Delaware's Renewable Energy Mandate Will Damage State Economy5/16/2011
With one of the highest renewable energy mandates in the nation, Delaware businesses and residents can expect big losses in economic investment, jobs and income, according to a study released jointly today by American Tradition Institute and the Caesar Rodney Institute.
The study found that Delawareans would pay $2.34 billion more for electricity between 2017 and 2026 because of the state's RPS, as alternative energy is more costly and unreliable than conventional sources such as coal or natural gas. Meanwhile there will be an undetectable environmental benefit, as the use of renewables – especially solar photovoltaic, which the state mandates as a large percentage of its RPS – has not proven to reduce greenhouse gas emissions.The study was prepared by economists at the Beacon Hill Institute at Suffolk University in Boston.
"States in the Midwest and South, which do not have such mandates and have already welcomed transplants from the Northeast in droves, will give Delaware another hearty ‘thank you’ for its renewable energy policies," said Paul Chesser, executive director of the American Tradition Institute. “Forcing wind and solar on the grid is nothing but a tax hidden on electric bills, and Delawareans will continue to seek relief by moving to less costly states.”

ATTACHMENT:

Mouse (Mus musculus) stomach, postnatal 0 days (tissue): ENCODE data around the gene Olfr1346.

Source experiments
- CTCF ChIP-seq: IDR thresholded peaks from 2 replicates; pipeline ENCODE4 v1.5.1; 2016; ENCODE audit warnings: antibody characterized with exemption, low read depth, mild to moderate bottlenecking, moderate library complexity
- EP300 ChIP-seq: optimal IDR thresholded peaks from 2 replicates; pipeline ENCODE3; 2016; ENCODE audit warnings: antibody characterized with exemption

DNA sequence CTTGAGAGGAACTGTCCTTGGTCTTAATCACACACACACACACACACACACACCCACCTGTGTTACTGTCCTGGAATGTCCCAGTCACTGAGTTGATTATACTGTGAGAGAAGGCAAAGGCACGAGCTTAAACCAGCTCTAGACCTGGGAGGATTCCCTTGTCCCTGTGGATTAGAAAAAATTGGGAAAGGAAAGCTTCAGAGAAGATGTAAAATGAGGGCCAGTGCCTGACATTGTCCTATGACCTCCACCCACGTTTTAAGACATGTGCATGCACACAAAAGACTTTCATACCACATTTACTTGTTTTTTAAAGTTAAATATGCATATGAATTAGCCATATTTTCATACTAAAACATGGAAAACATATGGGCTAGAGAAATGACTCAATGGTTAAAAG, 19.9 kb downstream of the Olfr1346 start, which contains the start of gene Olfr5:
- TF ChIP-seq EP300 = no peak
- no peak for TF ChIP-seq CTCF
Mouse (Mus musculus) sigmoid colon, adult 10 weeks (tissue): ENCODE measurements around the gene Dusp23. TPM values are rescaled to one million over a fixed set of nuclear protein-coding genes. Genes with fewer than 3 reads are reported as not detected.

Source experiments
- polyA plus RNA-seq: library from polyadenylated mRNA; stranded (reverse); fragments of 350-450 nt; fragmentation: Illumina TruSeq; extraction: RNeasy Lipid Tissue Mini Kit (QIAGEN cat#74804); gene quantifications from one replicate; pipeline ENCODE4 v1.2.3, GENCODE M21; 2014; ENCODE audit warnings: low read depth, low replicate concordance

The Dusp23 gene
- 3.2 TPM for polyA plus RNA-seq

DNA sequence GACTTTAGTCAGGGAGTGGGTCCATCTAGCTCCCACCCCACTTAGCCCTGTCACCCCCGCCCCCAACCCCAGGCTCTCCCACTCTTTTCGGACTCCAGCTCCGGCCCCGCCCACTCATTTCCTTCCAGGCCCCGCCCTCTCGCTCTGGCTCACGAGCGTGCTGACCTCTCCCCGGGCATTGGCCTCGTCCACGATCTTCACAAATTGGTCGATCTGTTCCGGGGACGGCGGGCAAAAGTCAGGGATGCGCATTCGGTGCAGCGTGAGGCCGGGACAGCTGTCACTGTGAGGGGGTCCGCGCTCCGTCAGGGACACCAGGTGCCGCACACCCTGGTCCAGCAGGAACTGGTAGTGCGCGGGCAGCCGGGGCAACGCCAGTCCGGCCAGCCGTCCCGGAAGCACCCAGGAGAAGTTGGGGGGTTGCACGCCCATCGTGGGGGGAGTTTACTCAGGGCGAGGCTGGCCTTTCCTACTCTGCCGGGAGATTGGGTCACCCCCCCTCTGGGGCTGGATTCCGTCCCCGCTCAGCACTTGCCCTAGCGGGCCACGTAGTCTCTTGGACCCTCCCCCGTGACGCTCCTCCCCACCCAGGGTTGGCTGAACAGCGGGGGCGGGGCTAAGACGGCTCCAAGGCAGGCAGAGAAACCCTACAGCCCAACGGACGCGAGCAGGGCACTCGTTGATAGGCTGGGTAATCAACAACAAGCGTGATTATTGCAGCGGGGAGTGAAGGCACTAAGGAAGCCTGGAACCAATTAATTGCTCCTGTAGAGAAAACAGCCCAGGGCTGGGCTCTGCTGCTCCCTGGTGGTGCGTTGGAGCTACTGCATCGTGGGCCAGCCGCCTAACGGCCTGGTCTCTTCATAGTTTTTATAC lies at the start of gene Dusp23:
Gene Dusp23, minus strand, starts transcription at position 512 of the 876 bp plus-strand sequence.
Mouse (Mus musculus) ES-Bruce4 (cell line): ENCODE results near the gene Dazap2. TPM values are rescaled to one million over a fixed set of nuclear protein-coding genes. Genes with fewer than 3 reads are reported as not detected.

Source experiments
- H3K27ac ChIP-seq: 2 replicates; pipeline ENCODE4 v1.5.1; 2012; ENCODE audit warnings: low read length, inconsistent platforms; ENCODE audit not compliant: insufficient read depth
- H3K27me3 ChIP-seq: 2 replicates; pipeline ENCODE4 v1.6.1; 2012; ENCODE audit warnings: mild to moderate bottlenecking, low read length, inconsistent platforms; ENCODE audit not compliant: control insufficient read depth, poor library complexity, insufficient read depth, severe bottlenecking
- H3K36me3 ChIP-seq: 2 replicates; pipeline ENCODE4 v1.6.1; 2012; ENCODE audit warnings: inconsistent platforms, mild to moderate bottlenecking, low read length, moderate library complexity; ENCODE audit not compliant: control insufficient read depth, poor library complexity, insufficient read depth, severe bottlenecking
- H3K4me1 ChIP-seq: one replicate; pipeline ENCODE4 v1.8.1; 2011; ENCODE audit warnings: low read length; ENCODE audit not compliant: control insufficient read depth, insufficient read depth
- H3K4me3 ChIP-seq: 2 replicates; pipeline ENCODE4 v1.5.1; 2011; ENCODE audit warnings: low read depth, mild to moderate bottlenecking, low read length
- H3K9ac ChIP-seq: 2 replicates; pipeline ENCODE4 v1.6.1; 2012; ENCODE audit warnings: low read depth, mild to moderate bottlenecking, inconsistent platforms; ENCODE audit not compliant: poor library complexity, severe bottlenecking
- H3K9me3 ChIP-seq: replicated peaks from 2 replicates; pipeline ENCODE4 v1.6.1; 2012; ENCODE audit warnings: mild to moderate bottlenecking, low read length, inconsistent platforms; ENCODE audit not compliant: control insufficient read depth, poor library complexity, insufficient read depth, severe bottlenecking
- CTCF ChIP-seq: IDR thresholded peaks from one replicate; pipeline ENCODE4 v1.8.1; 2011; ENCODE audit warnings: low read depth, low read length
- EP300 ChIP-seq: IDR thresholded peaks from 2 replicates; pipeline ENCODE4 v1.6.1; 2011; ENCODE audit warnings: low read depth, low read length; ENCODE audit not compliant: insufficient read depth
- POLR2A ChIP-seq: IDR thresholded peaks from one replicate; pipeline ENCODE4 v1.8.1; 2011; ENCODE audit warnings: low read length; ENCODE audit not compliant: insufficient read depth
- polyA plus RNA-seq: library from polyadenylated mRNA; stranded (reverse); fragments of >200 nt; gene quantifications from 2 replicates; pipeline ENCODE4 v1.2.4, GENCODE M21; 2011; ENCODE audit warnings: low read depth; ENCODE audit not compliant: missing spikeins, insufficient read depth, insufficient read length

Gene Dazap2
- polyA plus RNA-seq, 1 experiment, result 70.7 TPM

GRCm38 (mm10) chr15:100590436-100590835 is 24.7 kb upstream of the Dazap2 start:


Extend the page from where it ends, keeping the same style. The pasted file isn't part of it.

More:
Other insights from the ATI/CRI report:
“Delaware manufacturers are already paying 50% higher electric rates than the average state”, said David Stevenson, Director of CRI’s Center for Energy Competitiveness. He added, “The Delaware Economic Development Office reports these high power cost are one of the biggest threats to our economy and now we will compound the problem”.
The report concludes that Delaware’s RPS law, because of higher costs for doing business, will lead to slower growth for the state’s economy in the future, and the state will lag behind its competitors. Lawmakers should pay careful attention to the harm inflicted by higher electricity prices and repeal the mandate.
See the two-page executive summary of the ATI/CRI Study of the Effects of Delaware’s Renewable Portfolio Standard on the State Economy. (PDF)
See the Full ATI/CRI Study of the Effects of Delaware’s Renewable Portfolio Standard on the State Economy. (PDF)